Cane Corso’s are large and muscular mastiff type dogs that have developed a reputation for aggression towards people. Cane Corsos have been disproportionately represented in a number of
fatal dog attacks on people, including a well-publicized incident in which a four-year-old boy lost his life in a Brooklyn, New York apartment in May 2011.
The latest fatal dog attack incident in the United States involving the Cane Corso happened in Michigan on July 23, 2014. In this incident, two Cane Corso dogs escape from the property where there are being kept and attacked 46-year-old male jogger, Craig Sytsma of Livonia. The incident happened in a rural area in Metamora Township, located about 45 miles northwest of Detroit. A witness to the incident tried to chase the dogs by shooting at them. It is uncertain of how the attack stopped. When police arrived the victim was unconscious and he was taken to hospital where he died shortly thereafter. Second-degree murder charges were quickly filed by prosecution filed against the the owners, a couple who are both undocumented immigrants.
There appears to be a strong basis for charging the owners with second-degree murder. For example, newspaper reports indicate that there were at least three instances in which these dogs have either threatened or attacked people prior to the incident involving Sytsma. Neighbors report that the dogs were frequently loose. Moreover, animal control authorities apparently knew about some of these past instances. People in the area who concerned about the dogs feel that if animal control acted proactively about keeping the public protected from these dogs the incident would have been avoided.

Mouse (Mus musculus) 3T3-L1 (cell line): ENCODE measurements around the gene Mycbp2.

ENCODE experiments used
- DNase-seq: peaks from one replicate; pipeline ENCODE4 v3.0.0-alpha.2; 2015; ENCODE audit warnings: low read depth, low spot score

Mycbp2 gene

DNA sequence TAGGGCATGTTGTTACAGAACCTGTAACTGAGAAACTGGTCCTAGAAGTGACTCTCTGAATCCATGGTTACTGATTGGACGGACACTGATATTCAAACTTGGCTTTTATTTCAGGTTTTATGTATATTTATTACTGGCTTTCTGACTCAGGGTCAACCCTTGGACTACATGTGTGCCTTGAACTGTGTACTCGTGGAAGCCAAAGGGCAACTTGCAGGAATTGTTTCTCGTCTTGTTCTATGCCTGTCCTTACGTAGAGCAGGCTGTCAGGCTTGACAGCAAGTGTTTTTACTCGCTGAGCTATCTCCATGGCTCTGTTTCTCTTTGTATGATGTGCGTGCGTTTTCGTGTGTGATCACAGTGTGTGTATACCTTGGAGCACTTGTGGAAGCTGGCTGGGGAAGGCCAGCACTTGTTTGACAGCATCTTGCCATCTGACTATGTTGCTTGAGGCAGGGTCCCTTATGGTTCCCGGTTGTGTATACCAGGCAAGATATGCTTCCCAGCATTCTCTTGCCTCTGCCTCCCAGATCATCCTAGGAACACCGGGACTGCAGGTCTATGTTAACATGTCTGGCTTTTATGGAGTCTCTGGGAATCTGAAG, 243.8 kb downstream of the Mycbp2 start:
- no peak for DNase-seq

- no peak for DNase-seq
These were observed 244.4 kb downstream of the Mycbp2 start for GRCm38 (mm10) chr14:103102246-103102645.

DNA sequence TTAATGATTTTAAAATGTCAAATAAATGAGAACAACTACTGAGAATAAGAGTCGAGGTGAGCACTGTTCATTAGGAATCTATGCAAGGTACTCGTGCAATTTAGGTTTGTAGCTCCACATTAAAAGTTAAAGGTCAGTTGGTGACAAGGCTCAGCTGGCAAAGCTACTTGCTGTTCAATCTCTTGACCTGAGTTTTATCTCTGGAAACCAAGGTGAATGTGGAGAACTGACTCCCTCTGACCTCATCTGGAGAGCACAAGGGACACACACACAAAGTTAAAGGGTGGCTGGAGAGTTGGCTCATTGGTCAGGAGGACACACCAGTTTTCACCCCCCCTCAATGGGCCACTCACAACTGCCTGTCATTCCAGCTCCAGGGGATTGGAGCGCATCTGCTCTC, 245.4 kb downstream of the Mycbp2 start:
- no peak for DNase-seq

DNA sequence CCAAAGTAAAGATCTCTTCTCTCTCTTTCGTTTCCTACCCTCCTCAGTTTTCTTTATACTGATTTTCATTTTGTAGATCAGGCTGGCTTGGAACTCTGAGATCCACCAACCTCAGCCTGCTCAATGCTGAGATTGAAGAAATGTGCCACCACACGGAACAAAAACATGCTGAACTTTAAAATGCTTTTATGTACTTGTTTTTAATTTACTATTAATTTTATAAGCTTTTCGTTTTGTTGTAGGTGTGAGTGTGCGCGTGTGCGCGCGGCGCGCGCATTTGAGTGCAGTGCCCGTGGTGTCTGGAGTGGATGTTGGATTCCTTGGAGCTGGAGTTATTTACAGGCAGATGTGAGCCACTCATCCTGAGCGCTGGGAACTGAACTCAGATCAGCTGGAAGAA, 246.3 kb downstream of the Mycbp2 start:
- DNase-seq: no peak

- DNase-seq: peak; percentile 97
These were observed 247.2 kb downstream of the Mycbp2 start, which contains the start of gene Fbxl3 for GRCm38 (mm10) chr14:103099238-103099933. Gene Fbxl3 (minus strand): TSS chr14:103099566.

Second-degree murder charges filed against dog owners rarely happen in the USA. In one instance however, second-degree murder charges were filed against the man whose eight pit bulls mauled a woman on her morning walk in in Little Rock, California. He is now awaiting trial. Previously, the most well known case involving second-degree murder charges involved two Preso canario dogs owned by an attorney couple in San Francisco in 2001. In this instance the victim Diane Whipple was killed in the hallway of her apartment by these two dogs. Second-degree murder charges was upheld against defendant Marjorie Knoller after a lengthy legal process, including the case being heard before the California Supreme Court. Her husband, Robert Noel, was convicted of manslaughter. More about the San Francisco dog mauling case can be found here.
Richard Polsky, PhD has served Michigan attorneys as a dog bite expert. He available for assignment on cases that involve Cane corso dogs.